Kgosi’s return: Interpol ON alert
While Kgosi’s lawyers want the warrant for the arrest of their client lifted because he is returning from Malaysia of his own volition, they might as well be howling in the wind because the prosecution thinks Malaysia amounts to the pulp fiction of cheap movies because the ‘fugitive’ has all along been holed up in South Africa. TEFO PHEAGE reports
The embattled former head of the Directorate of Intelligence and Security Service (DISS), Isaac Kgosi’s impending return is causing much excitement behind closed doors where the legal teams are sparring in preparation for drama that may unfold upon the ‘fugitive’s’ arrival and possible arrest.
Kgosi is scheduled to arrive and appear in court where his case is scheduled for Tuesday this week. His lawyer Thabiso Tafila, appearing with Unoda Mack, told Regional Magistrate Masilo Mathaka on 5 November that they had received communication from Kgosi that his condition had been reviewed and he was ready to come back home. Tafila said they expect him to be back in Botswana by the end of November.
However, information reaching this publication is that a 24-hour Interpol surveillance is the reason behind what looks like Kgosi’s shilly-shallying. The former spy chief’s lawyers are said to be trying to secure a safe and secure return for their high profile client.
Kgosi is a wanted person owing to a July 14 warrant of arrest and has been placed under a red flag as a fugitive. The state says the letter has been circulated to Interpol for Kgosi to be arrested on sight. But his lawyers want to negotiate for the lifting of their client’s warrant of arrest because Kgosi has volunteered to return to Botswana and answer to his charges.
However, those close to these developments say they are as good as howling in the wind because the prosecution is not interested. The state is reportedly sceptical about Kgosi’s purported stay in Malaysia and believes that he has been holed up in South Africa.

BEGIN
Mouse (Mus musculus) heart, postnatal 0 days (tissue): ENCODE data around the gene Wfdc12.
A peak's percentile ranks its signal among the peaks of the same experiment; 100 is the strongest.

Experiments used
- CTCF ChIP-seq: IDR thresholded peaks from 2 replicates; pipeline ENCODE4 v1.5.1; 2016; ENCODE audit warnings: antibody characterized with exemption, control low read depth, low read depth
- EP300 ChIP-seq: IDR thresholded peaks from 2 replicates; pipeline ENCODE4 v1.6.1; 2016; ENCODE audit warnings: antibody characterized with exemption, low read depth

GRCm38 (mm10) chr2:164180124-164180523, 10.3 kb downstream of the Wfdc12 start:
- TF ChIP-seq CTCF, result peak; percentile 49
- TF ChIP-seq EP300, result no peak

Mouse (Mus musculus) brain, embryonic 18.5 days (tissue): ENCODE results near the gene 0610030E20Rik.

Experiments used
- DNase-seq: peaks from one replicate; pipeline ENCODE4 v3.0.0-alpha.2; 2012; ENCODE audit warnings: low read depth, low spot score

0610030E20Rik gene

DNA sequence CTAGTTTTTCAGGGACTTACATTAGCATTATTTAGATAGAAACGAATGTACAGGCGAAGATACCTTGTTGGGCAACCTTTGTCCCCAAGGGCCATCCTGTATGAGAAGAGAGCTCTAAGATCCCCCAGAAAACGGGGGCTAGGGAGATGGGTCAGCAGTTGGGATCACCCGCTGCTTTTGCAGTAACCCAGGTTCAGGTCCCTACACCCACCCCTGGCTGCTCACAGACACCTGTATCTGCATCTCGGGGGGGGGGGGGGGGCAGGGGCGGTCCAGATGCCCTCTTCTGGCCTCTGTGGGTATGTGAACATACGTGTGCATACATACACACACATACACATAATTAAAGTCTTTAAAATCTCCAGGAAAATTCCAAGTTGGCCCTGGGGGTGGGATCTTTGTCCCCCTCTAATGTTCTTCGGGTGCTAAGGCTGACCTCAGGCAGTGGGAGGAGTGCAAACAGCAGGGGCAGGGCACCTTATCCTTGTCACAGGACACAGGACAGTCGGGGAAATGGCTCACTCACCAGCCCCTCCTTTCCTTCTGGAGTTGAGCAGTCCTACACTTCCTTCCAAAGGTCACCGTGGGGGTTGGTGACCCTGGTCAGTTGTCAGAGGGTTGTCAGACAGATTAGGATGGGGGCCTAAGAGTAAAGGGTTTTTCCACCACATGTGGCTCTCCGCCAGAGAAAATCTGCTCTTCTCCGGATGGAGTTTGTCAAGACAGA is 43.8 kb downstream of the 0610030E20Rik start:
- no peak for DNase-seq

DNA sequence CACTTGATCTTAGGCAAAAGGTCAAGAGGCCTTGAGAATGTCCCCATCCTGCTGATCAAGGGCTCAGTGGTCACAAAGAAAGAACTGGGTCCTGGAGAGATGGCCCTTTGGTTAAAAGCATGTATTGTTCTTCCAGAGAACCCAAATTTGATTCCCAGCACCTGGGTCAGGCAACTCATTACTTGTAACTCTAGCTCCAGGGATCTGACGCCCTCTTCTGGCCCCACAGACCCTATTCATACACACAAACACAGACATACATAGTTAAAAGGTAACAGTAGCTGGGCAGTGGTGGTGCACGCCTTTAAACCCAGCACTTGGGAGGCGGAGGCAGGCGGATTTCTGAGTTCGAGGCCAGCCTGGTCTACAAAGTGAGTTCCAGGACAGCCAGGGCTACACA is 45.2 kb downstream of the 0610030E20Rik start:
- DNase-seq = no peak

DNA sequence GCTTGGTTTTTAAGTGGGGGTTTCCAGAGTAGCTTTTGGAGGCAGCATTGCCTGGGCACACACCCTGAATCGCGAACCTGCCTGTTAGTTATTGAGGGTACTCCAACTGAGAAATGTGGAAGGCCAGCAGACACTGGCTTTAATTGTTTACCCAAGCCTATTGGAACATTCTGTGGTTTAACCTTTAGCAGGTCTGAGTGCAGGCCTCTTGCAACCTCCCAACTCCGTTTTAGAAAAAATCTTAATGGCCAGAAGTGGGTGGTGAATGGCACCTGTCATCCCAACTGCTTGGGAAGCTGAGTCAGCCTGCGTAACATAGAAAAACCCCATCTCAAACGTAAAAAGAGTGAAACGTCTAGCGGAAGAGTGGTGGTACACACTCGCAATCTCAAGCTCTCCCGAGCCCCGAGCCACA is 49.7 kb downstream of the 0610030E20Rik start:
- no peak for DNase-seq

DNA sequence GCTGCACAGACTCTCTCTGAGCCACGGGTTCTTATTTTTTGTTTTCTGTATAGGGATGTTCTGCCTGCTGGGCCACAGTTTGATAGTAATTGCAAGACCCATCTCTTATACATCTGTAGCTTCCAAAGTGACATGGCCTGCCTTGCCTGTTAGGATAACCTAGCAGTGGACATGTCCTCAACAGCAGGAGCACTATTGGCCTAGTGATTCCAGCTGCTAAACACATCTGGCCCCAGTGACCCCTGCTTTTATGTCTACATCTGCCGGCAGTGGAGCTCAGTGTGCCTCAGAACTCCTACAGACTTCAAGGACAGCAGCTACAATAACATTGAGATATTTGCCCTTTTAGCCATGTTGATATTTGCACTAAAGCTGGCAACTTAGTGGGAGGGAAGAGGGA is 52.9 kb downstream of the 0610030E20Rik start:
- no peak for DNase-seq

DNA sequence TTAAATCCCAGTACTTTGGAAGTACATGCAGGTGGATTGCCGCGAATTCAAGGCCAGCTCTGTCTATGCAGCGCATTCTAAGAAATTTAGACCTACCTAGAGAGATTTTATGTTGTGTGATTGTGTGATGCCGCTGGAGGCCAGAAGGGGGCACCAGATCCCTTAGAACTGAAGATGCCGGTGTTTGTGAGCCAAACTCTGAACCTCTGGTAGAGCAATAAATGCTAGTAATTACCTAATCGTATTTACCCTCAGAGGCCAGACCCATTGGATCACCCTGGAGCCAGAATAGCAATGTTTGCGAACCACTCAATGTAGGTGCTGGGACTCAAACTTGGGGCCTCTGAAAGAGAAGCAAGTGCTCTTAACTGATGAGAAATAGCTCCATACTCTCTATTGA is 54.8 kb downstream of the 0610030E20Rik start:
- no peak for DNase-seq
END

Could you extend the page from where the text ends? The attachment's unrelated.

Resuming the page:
Upon being apprehended, a fugitive is to be brought before a magistrate within 48 hours of his or her arrest and the magistrate may issue a warrant for his or her further detention or release, based on arguments by both parties.
Should he be arrested upon arrival, Kgosi will be locked up until his next appearance in court, unless he shows cause to the magistrate why he should not be remanded. He is expected to use his ill health and medical reports as the basis for his case.
Broadhurst Magistrate Tshepo Thedi previously refused to cancel the warrant issued on 14 July 2019 or suspend it. “Its immediate reinforcement will go a long way in upholding the rule of law,” she said, adding that Kgosi should appear and show cause why he did not comply with his bail conditions.
Kgosi has been charged with two offences relating to an incident in which he allegedly took pictures of secret agents and shared them with the public. He is also alleged to have obstructed security agents in execution of their duties.
At the time that he allegedly photographed the secret agents in question, Kgosi claimed that they were on a mission to assassinate him. Prosecutors told the court that Kgosi did not abide by his bail conditions as he left the country without reporting to the police.
They argued that it was reasonable to declare Kgosi a wanted fugitive and that he has to be brought to court to show cause why his bail conditions should not be revoked. This was after the state, through the Directorate of Public Prosecutions, approached the court with an application to have Kgosi arrested after he allegedly violated his bail conditions.
But his lawyers have told the court that he is currently in Malaysia where he is being treated for an undisclosed ailment. Attorney Thabiso Tafila has argued that “there was absolutely no need for (the) warrant of arrest because there was nothing preventing Isaac Kgosi to travel to Malaysia at the time and there was no need to vary his bail conditions as he thought he would be back soon”.